The ASC competitions are known for the punishingly difficult application tasks they ladle out to students at their annual student cluster competitions. As one long time student participant commented “The applications at ASC just keep getting harder and harder, it never stops.”
This year, the competition, held in Nanchang, China, is even more difficult since it’s a day shorter. The students only get two full days to handle their cluster business, rather than the traditional three. So what did the students do over those two days? Glad you asked. Let’s take a look their cluster competition tasks…
Teams have two days to put their clusters together both physically and mentally. They’re given nodes in boxes and bare racks and it’s their task to put the parts together and wire ‘em up. Then they have to load their software stack (o/s, libraries, management tools, etc.). The students can run anything they want, but the vast majority use CentOS as their operating system of choice.
The rest of Saturday and Sunday are consumed by testing and making final tweaks or wholesale changes to their cluster. Many of the teams at ASC18 overprovisioned their cluster by a wide margin, starting out with 10 or 12 nodes, even though they knew they were probably going to run fewer nodes when the competition started. Their reasoning is that they want to have the maximum amount of flexibility with their config and didn’t want to run the risk that they might not come up with a configuration that couldn’t cut the computational mustard.
A few teams configured systems that were too small to be competitive. They were, assumedly, looking at the label power on the nodes and trying to make sure they were right at the 3,000 watt mark. The better strategy is to over configure and then lower the power draw for each component in order to come in under the power cap. This means throttling back energy usage for CPUs, GPUs, fans, etc., and then testing their optimized applications under those conditions. The top tier teams have mastered these skills.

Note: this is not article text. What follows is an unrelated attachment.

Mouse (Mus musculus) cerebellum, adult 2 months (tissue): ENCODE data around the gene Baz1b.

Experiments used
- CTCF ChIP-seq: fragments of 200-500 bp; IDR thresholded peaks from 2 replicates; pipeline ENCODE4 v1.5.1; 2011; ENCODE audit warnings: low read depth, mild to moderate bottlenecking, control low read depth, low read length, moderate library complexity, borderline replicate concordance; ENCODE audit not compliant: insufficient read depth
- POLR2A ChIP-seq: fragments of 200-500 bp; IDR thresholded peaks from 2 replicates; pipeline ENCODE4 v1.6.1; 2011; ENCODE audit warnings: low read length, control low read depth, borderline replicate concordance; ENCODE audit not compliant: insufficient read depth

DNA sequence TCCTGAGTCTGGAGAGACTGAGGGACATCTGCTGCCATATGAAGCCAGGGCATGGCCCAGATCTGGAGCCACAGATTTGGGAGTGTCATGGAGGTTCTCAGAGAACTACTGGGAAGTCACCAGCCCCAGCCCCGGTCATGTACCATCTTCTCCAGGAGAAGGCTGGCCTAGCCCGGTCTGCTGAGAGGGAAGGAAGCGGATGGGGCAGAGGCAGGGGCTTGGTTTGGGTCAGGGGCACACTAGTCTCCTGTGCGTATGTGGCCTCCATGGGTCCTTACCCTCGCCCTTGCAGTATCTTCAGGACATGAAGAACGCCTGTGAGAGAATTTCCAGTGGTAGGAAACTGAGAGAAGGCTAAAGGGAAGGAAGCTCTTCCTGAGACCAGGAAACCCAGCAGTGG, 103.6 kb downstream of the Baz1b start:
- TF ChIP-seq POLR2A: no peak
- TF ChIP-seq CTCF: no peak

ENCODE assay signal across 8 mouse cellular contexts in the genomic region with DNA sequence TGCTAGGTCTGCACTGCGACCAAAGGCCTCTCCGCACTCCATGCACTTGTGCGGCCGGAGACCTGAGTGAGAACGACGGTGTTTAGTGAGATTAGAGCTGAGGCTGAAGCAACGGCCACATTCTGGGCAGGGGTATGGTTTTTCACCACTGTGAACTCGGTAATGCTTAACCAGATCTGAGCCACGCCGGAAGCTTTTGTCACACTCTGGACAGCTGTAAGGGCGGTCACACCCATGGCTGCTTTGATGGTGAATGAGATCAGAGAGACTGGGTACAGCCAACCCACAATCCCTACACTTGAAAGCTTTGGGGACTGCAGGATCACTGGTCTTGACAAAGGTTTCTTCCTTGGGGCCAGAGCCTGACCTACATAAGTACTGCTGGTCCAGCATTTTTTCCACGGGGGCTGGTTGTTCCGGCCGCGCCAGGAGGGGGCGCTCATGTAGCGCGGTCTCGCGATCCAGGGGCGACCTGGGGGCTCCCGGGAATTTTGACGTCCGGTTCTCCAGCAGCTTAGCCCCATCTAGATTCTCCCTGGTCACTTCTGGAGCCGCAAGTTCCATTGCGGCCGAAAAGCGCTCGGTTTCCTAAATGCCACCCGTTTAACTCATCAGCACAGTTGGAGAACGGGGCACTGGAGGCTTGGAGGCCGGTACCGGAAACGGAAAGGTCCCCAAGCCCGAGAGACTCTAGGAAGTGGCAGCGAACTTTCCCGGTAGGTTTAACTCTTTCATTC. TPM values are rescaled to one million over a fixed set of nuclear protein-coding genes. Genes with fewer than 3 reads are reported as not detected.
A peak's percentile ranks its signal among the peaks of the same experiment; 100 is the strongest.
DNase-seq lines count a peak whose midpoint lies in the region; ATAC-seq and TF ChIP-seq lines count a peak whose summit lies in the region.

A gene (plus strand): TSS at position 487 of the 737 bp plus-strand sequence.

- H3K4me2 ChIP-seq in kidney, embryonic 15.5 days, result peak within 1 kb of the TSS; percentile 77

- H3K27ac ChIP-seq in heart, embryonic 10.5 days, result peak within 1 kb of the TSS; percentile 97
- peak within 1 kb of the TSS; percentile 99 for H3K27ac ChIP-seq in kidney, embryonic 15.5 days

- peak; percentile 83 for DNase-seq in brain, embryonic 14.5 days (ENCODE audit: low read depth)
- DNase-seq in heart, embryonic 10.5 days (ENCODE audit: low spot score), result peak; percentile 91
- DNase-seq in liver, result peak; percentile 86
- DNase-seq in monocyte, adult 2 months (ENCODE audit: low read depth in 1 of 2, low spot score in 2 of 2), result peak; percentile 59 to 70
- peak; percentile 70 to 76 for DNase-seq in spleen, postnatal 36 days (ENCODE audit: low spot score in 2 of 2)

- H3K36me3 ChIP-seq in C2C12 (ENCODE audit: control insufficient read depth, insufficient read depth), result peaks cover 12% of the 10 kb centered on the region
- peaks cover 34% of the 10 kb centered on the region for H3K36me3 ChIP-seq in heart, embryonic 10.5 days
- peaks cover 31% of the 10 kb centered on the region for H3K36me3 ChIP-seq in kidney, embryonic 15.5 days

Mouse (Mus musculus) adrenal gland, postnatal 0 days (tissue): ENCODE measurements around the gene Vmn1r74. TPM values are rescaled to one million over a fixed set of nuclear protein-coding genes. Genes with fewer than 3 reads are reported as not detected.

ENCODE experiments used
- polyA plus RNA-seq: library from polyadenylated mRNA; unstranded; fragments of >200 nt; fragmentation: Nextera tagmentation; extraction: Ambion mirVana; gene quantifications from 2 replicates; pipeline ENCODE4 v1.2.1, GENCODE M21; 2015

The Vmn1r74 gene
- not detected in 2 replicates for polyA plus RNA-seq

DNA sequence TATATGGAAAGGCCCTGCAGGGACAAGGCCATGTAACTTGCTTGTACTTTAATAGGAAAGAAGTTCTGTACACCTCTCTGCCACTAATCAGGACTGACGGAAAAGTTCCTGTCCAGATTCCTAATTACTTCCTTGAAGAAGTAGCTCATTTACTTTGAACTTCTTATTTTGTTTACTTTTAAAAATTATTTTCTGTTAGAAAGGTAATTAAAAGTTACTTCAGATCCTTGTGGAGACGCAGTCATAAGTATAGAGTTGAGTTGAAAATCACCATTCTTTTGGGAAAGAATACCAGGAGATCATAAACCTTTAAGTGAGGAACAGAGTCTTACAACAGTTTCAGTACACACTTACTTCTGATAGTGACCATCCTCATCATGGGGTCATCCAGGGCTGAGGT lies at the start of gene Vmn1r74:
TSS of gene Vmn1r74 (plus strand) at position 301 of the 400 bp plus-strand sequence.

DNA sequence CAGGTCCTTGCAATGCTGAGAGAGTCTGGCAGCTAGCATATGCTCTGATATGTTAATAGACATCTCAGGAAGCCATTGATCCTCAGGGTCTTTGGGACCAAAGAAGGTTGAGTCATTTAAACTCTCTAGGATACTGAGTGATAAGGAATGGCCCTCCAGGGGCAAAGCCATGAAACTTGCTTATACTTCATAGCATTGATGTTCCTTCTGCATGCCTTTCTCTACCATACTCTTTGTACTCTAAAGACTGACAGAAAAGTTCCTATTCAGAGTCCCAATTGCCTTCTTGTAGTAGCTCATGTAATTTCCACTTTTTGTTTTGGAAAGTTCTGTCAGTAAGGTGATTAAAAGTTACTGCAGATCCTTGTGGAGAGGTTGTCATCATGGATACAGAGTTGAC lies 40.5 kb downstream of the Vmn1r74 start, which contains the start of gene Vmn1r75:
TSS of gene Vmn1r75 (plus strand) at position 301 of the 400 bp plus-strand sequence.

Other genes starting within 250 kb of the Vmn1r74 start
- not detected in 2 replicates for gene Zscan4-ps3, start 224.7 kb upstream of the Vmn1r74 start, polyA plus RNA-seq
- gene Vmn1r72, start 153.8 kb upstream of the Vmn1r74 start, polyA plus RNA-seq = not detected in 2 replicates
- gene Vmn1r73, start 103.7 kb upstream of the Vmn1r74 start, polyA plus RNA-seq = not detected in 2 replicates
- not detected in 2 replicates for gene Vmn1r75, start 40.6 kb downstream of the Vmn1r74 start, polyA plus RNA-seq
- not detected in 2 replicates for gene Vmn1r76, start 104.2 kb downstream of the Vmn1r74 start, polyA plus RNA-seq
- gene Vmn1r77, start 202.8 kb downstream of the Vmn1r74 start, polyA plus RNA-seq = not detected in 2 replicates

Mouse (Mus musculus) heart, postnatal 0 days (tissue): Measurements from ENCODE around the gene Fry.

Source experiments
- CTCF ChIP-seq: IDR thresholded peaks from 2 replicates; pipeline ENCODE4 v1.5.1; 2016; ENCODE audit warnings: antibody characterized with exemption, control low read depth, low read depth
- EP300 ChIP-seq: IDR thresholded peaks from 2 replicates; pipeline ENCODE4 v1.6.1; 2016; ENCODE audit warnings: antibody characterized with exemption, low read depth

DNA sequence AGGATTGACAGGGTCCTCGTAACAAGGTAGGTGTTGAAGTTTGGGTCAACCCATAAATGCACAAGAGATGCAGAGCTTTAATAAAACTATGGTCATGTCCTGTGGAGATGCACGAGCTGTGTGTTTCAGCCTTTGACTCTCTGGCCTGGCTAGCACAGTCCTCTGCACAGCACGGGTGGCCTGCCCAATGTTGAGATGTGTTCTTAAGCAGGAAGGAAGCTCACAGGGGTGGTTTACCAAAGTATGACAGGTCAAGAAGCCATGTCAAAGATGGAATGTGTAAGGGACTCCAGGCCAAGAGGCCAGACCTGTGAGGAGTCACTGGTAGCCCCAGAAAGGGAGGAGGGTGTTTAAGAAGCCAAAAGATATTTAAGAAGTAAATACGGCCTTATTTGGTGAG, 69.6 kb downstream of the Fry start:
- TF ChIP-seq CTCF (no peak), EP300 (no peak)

The competition started bright and early at 8:00 am on Monday. The first tasks were familiar ones: the HPL and HPCG benchmarks. There is a cash prize of 10,000 Yuan (about $1,500 US) for the team that wins the Highest LINPACK award, which raises the stakes even higher. HPCG is the more difficult benchmark to run and optimize, and it is also much more of a real world test than HPL, which makes it an important exercise in my mind. There isn’t an award for the highest HPCG, but I think there should be and will lobby that issue with all of the major competitions.
Teams also got the data sets for the RELION application. RELION is a life sciences 3D application that is used in the field of structural biology. It’s used to reconstruct biological structures in situations where x-ray, crystallography, and other methods fail to show the entire structure.
Monday also saw the unveiling of the ‘Mystery Application’, which is an secret application that the teams can’t prepare for. At ASC18, the mystery app was Siesta, which helps researchers perform efficient electronic structure calculations for molecular dynamics simulations. It scales linearly and is highly accurate.
Results for the benchmarks, RELION, and Siesta had to be turned in during the day on Monday.
On this, the last day of the competition, students were tasked with running two applications. The first was CFL3D, a computation fluid dynamics program that was developed by NASA Langley in the 1980s. It can be used for simulating and solving fluid-like flows in both 2D and 3D. It’s primarily used for external aerodynamics analysis.
The final application for the students is a challenge dubbed “Answer Prediction for Search Query”, which asks them to build an AI model that can understand a written document and correctly answer a question about it. Their model needs to be able to understand the context of the question in light of the document content – which is a highly sophisticated test.
The results for these applications had to be turned in before the end of day on Tuesday.
What happened on Wednesday is probably the most nerve racking part of the competition: the judge’s interview. This is where the student teams have to present their methodology and their competition results to a panel of HPC expert judges. After their presentations, the judges question the teams about their approach to the competition, why they did what they did, what they could have done differently, etc. Teams have to be very prepared prior to venturing into this lion’s den, as the judges aren’t known for cutting anyone any slack.
While the judges are all smiling in this picture, don’t let that fool you, they can be savage during the question and answer period with the students. They aren’t mean spirited in any way, but they have a knack for asking exactly the right questions to pinpoint a topic that the students aren’t quite prepared to discuss, or don’t want to discuss. It’s a gift they’ve developed through long experience with students and in the industry.
In our next article, we’re going to look at the results from LINPACK, stay tuned…